Metro Cafe in Sunset
Our family made its third visit to Metro Café in Sunset Park last night (8th Avenue and 61st, I think).
Certainly it's the best Szechuan we’ve had in Brooklyn, but even more, I think it ranks with Grand Sichuan and even Spicy & Tasty.
The place is unassuming, brightly lit, and small (with the Food Channel on a widescreen TV – clever subliminal encouragement to over-order). Standouts include chong qing chicken – on the menu here as Dried Sauteed Chicken with Three Peppers, tremendous. The mesmerizing waves of spice are perfectly done, without the sour aftertaste this dish sometimes gives. Also we’ve had several orders of homemade Shanghai noodles, nicely done sautéed string beans and Chinese broccoli, and chopped pork with corn, a very soothing stew. Last night we tried Kung Pao shrimp, which was subtle and very spicy (and better than the same dish with chicken).
The owners and staff are very nice, too.
Sorry, I'm late on this. Metro Cafe is a gem, especially for those of us who can get to Sunset Park readily. Their Japanese snacks - some Yakitori and some fried Izakaya type stuff - is passable and good to have on hand for younger kids. Their rice plates, like pork chop with meat sauce, are pretty darn good. But the sixteen or so Sichuan specialties are terrific. I simply recommend trying each one over a few visits. Not every one might be as spectacular as those comparable you might find at Little Pepper or Spicy and Tasty, but I think Metro can give them a run for the money. And since I've gotten lazy over the last couple of years, I have less opportunity to get to Queens. So, in that regard, I'll only give a direct comparison to Bamboo Pavillion. Frankly, like the Queens places, we consider BP to be frequently remarkable. Metro Cafe can't compete with their variety, presentation or heat. BUT, I'll split hairs and contradict what Tay wrote: their is no competition in the immediate area since MC is Sunset Park's only Sichuan! Therefore, we're lucky it's so good, so close, so informal and easy to deal with logistically. Unlike BP, you can be in and out for takeout or a fast rice plate, or sit down longer for a full spread. The staff is a bit inexperienced but quite enthusiastic and the husband/wife owners (chef and manager respectively) are lovely and VERY happy to see you.
bty I picked up takeout at Bamboo Pavillion the other wee - not at all the way I prefer to experience ttheirfood but it was very very good.
by the way they have a dry fried fish on their flip menu that is stunning in flavor (the fish is hardly identifiable as such, its taken apart and represented, and by the way its full of annoying little bones but its still really worth it., We have barely skimmed the surface on their menu thus far, but every time we find something special.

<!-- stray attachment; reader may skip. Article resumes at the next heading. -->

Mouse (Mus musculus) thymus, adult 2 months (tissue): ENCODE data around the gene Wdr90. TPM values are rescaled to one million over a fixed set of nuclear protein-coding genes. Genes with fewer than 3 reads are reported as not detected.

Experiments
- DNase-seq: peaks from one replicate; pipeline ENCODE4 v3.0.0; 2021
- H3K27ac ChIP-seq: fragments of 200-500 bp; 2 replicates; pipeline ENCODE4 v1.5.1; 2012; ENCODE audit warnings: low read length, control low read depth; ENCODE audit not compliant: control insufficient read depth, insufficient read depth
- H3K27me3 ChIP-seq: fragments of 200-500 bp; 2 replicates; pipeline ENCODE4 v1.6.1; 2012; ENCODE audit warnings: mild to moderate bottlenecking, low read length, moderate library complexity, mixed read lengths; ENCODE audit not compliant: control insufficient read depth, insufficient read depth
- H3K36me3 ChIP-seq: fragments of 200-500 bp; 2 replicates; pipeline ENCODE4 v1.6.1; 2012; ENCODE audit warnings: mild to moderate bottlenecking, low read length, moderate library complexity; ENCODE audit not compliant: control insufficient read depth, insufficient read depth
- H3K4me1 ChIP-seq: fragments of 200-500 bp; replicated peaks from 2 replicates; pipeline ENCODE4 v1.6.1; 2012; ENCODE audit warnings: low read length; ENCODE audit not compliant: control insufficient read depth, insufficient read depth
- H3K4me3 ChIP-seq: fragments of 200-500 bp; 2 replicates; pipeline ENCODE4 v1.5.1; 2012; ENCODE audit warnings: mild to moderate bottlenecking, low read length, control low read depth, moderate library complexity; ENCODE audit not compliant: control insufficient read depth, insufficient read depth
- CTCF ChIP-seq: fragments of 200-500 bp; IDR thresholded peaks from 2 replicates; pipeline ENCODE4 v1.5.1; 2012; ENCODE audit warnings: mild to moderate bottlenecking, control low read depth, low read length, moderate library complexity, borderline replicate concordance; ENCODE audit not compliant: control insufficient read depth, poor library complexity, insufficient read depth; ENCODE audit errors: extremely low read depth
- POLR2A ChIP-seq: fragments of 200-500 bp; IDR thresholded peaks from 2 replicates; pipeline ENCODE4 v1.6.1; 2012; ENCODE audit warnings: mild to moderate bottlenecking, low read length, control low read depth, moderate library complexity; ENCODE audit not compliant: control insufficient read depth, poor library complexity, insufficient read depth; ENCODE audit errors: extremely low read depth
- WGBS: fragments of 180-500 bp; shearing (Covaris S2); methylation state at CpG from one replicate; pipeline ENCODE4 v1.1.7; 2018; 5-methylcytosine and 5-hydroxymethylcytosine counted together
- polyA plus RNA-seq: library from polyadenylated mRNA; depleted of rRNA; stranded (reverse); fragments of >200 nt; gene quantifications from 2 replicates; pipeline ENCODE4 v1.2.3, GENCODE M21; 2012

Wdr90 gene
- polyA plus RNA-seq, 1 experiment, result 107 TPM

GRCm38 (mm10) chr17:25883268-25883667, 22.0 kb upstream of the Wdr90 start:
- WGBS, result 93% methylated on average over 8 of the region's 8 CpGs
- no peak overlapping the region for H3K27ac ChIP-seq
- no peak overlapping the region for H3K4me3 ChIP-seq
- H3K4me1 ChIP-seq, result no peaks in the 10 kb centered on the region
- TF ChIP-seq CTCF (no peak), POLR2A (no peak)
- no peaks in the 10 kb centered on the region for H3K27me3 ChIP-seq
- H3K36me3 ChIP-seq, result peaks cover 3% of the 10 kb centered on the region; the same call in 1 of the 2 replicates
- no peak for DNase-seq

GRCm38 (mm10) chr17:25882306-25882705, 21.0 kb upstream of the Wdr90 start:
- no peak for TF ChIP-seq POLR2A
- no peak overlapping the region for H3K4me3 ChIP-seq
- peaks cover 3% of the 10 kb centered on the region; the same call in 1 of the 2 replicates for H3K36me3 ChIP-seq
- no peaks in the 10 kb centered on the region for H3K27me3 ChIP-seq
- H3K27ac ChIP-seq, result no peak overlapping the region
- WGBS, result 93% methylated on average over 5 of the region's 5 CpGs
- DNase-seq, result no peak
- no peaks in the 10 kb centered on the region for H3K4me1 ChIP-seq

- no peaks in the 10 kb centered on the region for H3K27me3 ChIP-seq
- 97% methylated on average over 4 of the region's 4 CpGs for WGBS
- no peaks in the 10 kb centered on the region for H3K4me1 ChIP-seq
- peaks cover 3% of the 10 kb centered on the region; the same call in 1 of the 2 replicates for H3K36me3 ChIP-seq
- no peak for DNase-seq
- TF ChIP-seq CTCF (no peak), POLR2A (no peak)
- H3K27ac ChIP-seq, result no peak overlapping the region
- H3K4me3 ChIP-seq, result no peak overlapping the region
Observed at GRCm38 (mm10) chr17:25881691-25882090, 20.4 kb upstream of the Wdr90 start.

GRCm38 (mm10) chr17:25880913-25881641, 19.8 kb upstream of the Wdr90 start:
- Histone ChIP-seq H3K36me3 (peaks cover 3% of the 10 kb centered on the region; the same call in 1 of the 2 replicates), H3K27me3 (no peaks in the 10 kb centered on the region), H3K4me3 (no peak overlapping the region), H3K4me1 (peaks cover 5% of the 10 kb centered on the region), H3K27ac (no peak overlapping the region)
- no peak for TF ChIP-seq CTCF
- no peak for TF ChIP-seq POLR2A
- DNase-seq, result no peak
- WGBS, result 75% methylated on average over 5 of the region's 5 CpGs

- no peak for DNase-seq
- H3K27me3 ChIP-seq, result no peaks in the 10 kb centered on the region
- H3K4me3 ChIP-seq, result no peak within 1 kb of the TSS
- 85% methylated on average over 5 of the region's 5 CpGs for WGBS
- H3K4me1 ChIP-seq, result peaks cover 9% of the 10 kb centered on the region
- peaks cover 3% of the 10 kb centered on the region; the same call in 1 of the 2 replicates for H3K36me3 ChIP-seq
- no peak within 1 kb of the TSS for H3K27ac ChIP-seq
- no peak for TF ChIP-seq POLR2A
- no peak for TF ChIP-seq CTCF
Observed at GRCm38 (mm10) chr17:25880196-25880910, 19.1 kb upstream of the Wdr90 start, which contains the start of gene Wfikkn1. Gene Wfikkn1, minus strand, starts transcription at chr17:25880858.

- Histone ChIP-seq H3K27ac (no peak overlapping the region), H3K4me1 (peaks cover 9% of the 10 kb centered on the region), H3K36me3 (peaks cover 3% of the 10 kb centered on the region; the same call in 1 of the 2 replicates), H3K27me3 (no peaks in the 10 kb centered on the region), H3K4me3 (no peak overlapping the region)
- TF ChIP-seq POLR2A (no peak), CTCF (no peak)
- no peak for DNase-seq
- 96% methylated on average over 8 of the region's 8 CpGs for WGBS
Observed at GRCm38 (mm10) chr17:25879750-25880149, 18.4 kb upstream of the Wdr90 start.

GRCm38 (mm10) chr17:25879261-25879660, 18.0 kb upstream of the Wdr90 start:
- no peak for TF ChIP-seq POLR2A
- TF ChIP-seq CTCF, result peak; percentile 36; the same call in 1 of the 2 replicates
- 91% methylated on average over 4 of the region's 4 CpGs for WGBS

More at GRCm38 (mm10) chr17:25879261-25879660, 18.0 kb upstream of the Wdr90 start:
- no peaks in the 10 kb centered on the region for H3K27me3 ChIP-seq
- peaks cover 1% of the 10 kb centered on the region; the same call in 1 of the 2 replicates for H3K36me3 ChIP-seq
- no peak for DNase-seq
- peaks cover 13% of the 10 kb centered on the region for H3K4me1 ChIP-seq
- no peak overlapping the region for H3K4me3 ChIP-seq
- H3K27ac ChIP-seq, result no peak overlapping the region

Easy enuf to spend the 10 minute wait shopping at Cristoforo Columbo bakery next door, the veg market on the corner and enjoying an ice at Villabate across the street.
re: jen kalb
Jen - We too think BP is awesome, and dense with offerings! Stupid that we haven't been to Villabate yet. Thanks!
Bob - I can't compare to GSH since I've never been. But the thing about Metro is that though it's a great addition, it can't replace anything. Some of their dishes, particularly the chicken mentioned above, the savory shrimp, and the beef dishes are great and quite possibly different than other places'. (Oh, I totally dig the cold tongue too - so far the clear winner among the few cold app. plates.)
An aspect that makes it exceptional however, is that it's vibe is more like some combination of sabu sabu, dumpling, rice plate joint. They skew faster and younger than the other places. Young people at tables spend less time than families at weekend dinner or dim sum, likely coming before or after they go out. There are stacks of napkins, no round tables and no table cloths. And of course there's the huge TV (though Lucky 8 has a tv, too!). They're open until at least 11pm!
AND so far MC is the only Sichuan in Sunset that I know of! We've been very happy to add them to our weekly trawl of places for snacking and more, along with Yunnan Flavor, Kai Feng Fu, Ba Xuyen, and Lanzhou Hand Pull. I know you know the drill!
re: jen kalb
Went to Bamboo Pavilion recently for the first time and had astonishing noodles in red oil. My friend's pick--I thought I was indifferent--but they were truly memorable. I'm no expert in this dish, but I think about those noodles almost daily.
Everything else was very pleasing too, especially the tea-smoked duck.
Ordered from here the other night - fried pork dumplings and Kung Pao shrimp. I immediately kicked myself for the dumplings -- fried food + delivery = soggy -- only not! The food came in under 25 minutes (I do only live a couple blocks away), the dumplings had a crispy exterior and a very tasty filling and the shrimp was VERY spicy with a pleasant charred taste. I inhaled the dumplings and ate the shrimp over several meals -- my mouth needed a chance to cool down.
Thanks for the recommendation! It's great to have a place that matches quality Chinese food with delivery in the neighborhood.
We went to Metro Cafe last week after reading these overwhelmingly positive chowhound reviews. We were very skeptical when we first arrived because the restaurant was completely EMPTY (at 8:30pm on a Saturday night), the decor is not much to speak of, and the menu was not that big. We decided to stick it out, and I am SO GLAD that we did.
The food was delicious! And the staff was very friendly and helpful. The Crispy Tofu was especially good -- our favorite order of the night. We also liked the Dried Sauteed Chicken with Three Peppers. The food is very spicy in the absolutely right way -- flavorful, and intense yet manageable.
I will definitely go back here and recommend it to others!